Thorin yelled wordlessly at his nephew and threw the bread on the ground.
“WHAT are you trying to do Kili, starve yourself?” Thorin shouted up at the trees and birds, as if they could give him the answers, “Don’t you dare give up. I won’t let you -not you and Fili both!” Thorin bit his fist in frustration. “Oh Durin…” He slowly turned and kneeled beside Kili, took him in his arms and calmed him. He knew what he had to do.
Kili felt something tugging at him, inviting him deeper into the darkness that encased him like a warm cocoon. Suddenly he heard the words…
“Woll bek nisala mi tok anf qem kol eoll.” He felt a hand, softly pressing his navel, his stomach, chest, throat, mouth, and forehead. His ears were buzzing, he felt sick. The hand pressed the top of his head. Kili screamed.
Thorin lifted his hand from the boy’s head, watching as Kili’s face grew pale and his scream fade. Fever was raging in his nephew’s body, Thorin knew, but they had to keep moving. He put Kili on the back of his pony and led the other behind. Kili whispered in his sleep leaning on Thorin’s back,
Kili woke up, but was at the same time asleep, trapped in the horrifying land of dreams. A monster roared out of the darkness and Kili ducked. The monster raced past him and charged into the darkness once again. It came back with a bloody piece of meat in its mouth and it took a few seconds for Kili to realize it was his brother. Fili, eyes opened wide and filled with black, lips parted, blood bathing him, told Kili that he hated him. He told him that once when Kili had been sleeping, he had raped him he hated him so much.
“YOU killed me!” his brother screamed, “I hate you because you killed me!” Tiny animals bit Kili, drawing blood. Kili yelled and tried to shake them off, but to no avail. Crimson, warm something tore its way up his body, grinding and ripping off his clothes, until he was naked and vulnerable. The pain was so great that Kili couldn’t hold back his shrieks and black tears spilled down his front. Kili fled down into the black, but they followed him until he hit the bottom, and huddled there waiting for it to end.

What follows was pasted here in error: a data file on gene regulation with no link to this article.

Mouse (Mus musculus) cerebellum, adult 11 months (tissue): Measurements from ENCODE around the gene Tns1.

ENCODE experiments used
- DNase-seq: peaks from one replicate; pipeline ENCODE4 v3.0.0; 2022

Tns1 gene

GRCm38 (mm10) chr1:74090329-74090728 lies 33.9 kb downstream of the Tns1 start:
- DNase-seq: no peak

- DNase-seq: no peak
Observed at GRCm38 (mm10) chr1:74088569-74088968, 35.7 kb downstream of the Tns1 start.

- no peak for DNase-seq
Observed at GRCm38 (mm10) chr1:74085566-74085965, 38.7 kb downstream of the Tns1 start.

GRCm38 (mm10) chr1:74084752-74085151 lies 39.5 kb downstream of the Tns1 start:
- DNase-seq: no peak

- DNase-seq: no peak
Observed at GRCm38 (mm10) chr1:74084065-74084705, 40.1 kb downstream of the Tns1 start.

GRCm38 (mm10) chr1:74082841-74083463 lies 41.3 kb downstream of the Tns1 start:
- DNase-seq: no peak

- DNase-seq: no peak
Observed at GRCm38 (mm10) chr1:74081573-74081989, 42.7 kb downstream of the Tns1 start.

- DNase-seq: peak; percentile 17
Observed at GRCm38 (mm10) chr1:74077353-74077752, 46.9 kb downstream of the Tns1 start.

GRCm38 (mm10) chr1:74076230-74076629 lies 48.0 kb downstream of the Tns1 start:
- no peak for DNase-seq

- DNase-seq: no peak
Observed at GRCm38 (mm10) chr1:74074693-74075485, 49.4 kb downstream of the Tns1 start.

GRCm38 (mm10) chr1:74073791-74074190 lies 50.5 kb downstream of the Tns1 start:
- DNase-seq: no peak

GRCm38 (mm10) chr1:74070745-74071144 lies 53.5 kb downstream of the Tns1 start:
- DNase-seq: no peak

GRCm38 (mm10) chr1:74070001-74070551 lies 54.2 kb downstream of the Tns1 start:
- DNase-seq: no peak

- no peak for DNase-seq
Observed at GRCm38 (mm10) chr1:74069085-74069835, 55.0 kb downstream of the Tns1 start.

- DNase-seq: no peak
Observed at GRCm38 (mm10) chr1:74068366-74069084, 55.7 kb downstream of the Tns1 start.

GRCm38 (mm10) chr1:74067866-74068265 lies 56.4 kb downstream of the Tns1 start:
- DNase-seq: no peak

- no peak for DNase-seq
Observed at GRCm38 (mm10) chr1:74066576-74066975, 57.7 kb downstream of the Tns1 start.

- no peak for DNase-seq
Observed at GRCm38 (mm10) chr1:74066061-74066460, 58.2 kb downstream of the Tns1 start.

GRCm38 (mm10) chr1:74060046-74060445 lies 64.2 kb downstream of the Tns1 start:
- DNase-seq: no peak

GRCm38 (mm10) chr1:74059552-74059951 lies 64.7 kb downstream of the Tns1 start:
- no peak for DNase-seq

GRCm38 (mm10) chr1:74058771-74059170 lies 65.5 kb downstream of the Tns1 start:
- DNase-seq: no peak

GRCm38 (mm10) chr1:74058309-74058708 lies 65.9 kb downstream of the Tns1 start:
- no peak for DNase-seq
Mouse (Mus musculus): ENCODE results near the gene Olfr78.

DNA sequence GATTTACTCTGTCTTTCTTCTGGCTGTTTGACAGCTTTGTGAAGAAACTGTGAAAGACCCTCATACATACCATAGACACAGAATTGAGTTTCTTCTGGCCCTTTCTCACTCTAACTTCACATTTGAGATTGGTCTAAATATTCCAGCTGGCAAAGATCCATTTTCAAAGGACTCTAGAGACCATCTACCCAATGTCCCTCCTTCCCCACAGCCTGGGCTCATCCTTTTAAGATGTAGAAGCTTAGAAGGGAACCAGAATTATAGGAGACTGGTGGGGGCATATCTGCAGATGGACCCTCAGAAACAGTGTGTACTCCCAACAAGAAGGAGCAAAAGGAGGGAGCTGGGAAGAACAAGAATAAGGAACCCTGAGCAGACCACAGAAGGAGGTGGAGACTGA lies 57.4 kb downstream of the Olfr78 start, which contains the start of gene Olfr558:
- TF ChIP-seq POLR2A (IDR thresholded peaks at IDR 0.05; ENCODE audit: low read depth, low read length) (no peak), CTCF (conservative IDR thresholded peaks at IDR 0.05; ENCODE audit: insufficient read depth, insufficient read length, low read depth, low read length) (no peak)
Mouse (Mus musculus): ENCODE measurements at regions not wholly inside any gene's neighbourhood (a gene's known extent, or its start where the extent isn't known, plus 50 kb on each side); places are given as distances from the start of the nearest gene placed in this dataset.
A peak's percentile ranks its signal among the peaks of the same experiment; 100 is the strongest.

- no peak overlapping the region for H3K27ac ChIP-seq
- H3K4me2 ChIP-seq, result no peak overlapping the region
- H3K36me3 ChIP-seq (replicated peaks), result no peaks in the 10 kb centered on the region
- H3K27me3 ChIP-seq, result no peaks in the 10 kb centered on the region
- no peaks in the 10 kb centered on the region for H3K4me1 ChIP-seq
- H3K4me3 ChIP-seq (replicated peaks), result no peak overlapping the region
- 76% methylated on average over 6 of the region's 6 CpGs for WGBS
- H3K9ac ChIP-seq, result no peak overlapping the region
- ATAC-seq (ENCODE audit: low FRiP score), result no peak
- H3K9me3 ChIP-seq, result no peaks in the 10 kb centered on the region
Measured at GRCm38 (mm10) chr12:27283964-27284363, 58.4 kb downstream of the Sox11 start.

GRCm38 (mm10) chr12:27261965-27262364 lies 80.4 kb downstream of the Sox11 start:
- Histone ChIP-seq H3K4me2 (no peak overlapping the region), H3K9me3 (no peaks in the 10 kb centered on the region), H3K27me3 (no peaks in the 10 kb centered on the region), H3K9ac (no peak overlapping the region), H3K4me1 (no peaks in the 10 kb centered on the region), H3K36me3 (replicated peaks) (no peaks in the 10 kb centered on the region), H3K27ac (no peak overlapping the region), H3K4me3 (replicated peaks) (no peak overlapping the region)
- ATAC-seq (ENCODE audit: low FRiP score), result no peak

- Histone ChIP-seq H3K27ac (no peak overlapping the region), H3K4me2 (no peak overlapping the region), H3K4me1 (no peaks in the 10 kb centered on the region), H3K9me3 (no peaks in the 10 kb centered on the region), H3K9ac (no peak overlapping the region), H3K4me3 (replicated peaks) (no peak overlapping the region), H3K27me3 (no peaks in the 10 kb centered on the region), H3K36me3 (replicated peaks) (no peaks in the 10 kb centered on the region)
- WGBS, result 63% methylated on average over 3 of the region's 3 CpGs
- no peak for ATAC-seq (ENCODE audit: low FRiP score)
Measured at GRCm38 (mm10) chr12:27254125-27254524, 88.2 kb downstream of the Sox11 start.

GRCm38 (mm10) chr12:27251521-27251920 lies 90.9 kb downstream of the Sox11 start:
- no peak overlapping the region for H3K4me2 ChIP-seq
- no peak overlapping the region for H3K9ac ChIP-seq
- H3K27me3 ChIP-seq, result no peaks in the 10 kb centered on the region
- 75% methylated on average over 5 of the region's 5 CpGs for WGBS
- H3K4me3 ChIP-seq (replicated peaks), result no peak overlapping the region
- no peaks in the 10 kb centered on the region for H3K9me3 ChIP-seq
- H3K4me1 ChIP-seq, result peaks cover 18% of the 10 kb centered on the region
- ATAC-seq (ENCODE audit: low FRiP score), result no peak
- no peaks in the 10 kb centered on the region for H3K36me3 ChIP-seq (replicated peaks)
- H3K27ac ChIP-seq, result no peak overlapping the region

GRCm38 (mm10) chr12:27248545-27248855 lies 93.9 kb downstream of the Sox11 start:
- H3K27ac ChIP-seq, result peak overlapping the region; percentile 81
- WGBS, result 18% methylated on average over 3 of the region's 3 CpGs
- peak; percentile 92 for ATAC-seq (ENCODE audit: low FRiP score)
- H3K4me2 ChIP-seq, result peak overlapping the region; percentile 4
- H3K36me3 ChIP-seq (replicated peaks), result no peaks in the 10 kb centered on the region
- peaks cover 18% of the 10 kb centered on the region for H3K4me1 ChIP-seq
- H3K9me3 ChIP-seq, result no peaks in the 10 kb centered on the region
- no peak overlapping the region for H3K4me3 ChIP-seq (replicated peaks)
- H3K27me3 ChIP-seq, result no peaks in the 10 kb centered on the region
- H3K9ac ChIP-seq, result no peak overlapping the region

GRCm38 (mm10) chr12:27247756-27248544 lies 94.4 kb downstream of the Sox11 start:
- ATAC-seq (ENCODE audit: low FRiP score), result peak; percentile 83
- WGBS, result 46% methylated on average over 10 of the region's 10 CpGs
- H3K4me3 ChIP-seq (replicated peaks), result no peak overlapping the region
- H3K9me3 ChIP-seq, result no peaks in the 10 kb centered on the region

The moon and sun rose and set. Time passed…
When Kili woke up he felt like someone was sitting on his chest. He was burning, fire under his skin and his knee cracked and broke.
“Ge- get off me.” Kili tried to sit up but the fire grew stronger and the person sitting on him was too heavy. It grew harder and harder to breath, sweat poured from his skin. Kili whimpered and shuddered as he heard words that dribbled from a familiar voice,
“Brother…” it said comfortingly,
“Fili…” Kili hardly had the strength to speak.
“Yah Kili, but it isn’t your time yet.”
“But-but I wanna be with you Fi-” He felt a hand touch his forehead.
“You must go back to the world of the living. I love you brother.” The hand lifted and a kiss replaced it. Kili heard Fili’s laugh, felt his arms around him for a long moment… and then came to himself.
Thorin was asleep when Kili woke up. The sky was dark, the night was cool and the fire had long since died down. Kili sat up. His knee was bandaged and his legs were naked under Thorin’s coat which served as a blanket. He was shivering.
There was a bowl of soap next to him and a chunk of bread. They had moved while he was asleep to, and were now in the middle of, not a forest, but a field. Thorin was asleep a few feet away, muttering in his dreams. The air in the field was warm as a wind swiped the tall grass around him; whipping his hair into his face and making Kili feel very small. He didn’t like the feeling, and after checking that his bow was beside him along with his knapsack, he began to eat the soup. I can’t sit up, and I’m not dressed, but I can still shot straight. The warm wind howled around him for a moment, then stilled. Kili didn’t know how long he had been asleep, if that was the right word, or where they were. He felt so alone, and the homesickness came back forcefully. He thought of Dis, and Fili, and their little house in the woods and began to miss it very strongly. He wished he was home, in his own bed, with the fire going and his mother at the stove and Thorin squatting by the hearth warming his hands, and his brother’s warmth at his back. Just as he thought this the moon came out, and Kili saw that it was low in the sky, it would be morning soon. He began to weep quietly for he knew that he would never lie next to, talk to, laugh with, hug, or be loved by his older brother again. You can’t wish back the dead he thought.
And he forgave.